In a rare and dramatic oral ruling from the bench, the Ontario Divisional Court yesterday upheld the May 7, 2012 decision of Horkins J. in Martin v. AstraZeneca Pharmaceuticals Plc, 2012 ONSC 2744 to deny certification of a proposed national class action relating to the anti-psychotic medicine, Seroquel®. The Divisional Court’s judgment marks the first time that an Ontario appellate court has denied certification of a pharmaceutical or medical device class action against a private defendant, and only the second time that a Canadian appellate court has done so in a common law province.
As discussed in a previous bulletin, the AstraZeneca class action alleged that the three defendant companies were liable for negligently designing, manufacturing and marketing Seroquel®, negligently failing to warn patients that it can cause serious health risks such as weight gain and diabetes, conspiring to conceal those health risks from Health Canada and promoting the medicine for off-label, unapproved uses. Horkins J. delivered a 78-page judgment denying certification on the basis that the plaintiffs failed to meet any of the criteria under s. 5(1) of the Ontario Class Proceedings Act, 1992 (CPA).
The Divisional Court heard oral arguments from February 19-20, 2013 and delivered its judgment dismissing the appeal in open court on February 21. The Divisional Court panel, consisting of Aston, Lederer and Herman JJ., found that the plaintiffs failed to establish a single error in Horkins J.’s carefully reasoned decision. In doing so, the Court agreed not only with Horkins J.’s conclusion that the plaintiffs failed to disclose a cause of action under s. 5(1)(a) of the CPA, but also with her ground-breaking reasons for this. Further, the Court declined to grant the plaintiffs leave to amend their statement of claim given their failure to request this relief before Horkins J., and the lack of evidence to support the common issues.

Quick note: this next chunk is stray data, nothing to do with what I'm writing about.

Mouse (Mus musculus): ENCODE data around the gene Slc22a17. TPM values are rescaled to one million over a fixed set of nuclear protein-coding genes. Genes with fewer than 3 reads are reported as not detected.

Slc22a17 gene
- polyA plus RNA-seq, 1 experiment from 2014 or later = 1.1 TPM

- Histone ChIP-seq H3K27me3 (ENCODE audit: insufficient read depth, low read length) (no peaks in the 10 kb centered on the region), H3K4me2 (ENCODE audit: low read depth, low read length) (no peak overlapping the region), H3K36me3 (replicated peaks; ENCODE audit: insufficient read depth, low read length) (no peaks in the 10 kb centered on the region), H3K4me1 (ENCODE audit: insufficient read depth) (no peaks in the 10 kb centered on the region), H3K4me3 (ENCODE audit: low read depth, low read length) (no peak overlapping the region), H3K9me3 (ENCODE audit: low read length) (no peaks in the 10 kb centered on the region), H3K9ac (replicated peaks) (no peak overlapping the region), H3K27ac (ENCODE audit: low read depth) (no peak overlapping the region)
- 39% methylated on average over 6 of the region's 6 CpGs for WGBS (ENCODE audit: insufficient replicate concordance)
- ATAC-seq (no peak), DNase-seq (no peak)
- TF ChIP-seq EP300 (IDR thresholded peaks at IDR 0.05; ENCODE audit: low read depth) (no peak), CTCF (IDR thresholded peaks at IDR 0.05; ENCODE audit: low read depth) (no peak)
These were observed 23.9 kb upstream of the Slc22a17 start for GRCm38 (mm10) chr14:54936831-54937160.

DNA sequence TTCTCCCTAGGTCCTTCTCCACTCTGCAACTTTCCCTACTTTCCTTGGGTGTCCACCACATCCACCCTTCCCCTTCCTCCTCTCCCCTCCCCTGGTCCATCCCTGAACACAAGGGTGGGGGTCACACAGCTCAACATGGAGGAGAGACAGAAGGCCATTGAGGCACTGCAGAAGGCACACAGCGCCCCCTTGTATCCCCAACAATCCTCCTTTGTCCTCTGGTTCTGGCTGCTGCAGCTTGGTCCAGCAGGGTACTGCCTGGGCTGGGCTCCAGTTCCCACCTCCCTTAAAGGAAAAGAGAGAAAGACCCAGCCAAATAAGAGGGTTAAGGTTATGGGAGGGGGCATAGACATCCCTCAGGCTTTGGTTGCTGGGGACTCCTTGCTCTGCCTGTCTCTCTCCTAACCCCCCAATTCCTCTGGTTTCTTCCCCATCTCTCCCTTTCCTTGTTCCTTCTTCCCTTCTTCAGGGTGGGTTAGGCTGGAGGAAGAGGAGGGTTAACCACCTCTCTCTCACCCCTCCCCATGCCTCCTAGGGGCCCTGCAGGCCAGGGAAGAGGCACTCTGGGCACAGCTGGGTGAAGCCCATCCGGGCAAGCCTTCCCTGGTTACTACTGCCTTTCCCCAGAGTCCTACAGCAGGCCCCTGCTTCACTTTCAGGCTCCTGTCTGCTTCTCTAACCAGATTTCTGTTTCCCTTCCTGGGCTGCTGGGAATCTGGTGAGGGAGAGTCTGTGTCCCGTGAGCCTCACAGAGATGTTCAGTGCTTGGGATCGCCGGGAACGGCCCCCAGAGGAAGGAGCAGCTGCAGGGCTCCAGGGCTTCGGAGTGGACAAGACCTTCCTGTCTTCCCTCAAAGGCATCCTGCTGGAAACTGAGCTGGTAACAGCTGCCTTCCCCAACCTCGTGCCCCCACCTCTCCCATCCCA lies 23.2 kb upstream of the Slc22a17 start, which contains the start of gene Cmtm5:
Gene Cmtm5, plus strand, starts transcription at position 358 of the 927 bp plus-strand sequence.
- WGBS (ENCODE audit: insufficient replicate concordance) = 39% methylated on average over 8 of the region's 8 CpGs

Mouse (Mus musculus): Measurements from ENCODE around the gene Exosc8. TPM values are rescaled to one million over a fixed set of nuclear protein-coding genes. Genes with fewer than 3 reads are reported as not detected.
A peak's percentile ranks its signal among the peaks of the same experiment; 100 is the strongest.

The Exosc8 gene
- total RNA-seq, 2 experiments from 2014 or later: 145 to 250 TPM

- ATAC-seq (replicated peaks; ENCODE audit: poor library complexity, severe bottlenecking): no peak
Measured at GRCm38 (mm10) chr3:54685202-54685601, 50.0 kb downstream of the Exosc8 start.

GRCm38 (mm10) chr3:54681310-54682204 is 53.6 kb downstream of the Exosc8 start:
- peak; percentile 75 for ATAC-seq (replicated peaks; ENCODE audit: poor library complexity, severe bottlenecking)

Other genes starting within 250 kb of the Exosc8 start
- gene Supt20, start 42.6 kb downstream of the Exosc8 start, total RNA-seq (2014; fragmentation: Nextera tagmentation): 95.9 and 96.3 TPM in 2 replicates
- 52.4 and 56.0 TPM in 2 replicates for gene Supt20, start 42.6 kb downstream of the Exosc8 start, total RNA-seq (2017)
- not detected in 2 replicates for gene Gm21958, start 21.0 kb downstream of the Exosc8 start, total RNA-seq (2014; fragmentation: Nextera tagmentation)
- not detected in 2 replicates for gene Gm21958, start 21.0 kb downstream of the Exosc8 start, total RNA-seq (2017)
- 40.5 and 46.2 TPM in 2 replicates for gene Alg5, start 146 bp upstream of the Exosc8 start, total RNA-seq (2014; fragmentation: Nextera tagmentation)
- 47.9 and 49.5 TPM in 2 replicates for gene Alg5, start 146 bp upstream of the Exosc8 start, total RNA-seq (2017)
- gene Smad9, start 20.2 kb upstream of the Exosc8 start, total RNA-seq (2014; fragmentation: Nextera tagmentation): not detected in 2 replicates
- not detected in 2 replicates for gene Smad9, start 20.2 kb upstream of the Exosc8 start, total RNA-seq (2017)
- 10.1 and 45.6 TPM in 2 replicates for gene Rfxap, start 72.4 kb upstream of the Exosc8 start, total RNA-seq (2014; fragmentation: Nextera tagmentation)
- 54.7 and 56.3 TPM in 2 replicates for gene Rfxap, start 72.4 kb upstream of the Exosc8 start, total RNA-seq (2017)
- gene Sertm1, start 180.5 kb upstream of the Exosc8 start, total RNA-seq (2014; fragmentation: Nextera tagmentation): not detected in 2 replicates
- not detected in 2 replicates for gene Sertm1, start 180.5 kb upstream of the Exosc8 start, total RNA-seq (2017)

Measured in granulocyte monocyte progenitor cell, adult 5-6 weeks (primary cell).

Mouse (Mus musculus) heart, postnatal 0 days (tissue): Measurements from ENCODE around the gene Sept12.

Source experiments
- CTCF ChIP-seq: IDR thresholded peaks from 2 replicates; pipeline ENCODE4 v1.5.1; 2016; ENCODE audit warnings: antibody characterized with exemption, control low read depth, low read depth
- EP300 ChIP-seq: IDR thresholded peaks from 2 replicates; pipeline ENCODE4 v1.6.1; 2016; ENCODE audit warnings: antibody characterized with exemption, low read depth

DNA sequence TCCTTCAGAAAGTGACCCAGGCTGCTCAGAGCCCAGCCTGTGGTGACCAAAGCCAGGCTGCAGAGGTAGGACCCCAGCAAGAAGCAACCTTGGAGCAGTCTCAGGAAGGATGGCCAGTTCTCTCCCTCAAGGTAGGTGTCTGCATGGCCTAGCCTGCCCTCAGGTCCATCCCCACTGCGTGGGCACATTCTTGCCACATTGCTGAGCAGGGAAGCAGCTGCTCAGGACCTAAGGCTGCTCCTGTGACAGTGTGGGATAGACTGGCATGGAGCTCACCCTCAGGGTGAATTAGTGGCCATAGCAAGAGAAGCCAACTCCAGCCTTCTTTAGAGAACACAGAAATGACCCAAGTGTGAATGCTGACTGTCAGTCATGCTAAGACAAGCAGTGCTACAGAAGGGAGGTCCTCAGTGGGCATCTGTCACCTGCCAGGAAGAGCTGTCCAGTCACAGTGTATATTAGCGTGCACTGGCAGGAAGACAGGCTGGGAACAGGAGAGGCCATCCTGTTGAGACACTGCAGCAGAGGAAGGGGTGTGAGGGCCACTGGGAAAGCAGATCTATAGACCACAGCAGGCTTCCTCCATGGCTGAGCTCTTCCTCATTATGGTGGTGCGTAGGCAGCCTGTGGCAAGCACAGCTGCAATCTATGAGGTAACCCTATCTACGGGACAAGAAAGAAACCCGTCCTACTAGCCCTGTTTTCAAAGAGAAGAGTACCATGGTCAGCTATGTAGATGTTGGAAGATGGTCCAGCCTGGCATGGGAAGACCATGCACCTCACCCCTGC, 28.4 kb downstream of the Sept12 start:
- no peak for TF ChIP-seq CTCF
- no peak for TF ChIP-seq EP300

The Divisional Court also rejected the plaintiffs’ argument that Horkins J. engaged in an impermissible weighing of evidence in finding that they failed to meet the remaining certification criteria in ss. 5(1)(b)-(e). Aston J., who read the Court’s judgment, observed that Horkins J. was entitled to scrutinize the plaintiffs’ evidence in order to discharge her gatekeeping role, including the cross-examinations of their experts.
Finally, the Divisional Court affirmed the costs decision of Horkins J., in which she awarded the defendants costs of approximately $725,000. Of note, the Court held that Horkins J. did not err in taking into account the fact that plaintiffs’ counsel agreed to indemnify the plaintiffs for a costs order. In its view, Horkins J. did not use the existence of the indemnity agreement to award the defendants a higher level of costs, but rather to find that the plaintiffs’ argument that this award would have a chilling effect on a disadvantaged group of people lacked merit. The Court also held that the fact Horkins J.’s order set a new “high-water mark” for costs awarded to defendants was not itself a reason to interfere with it.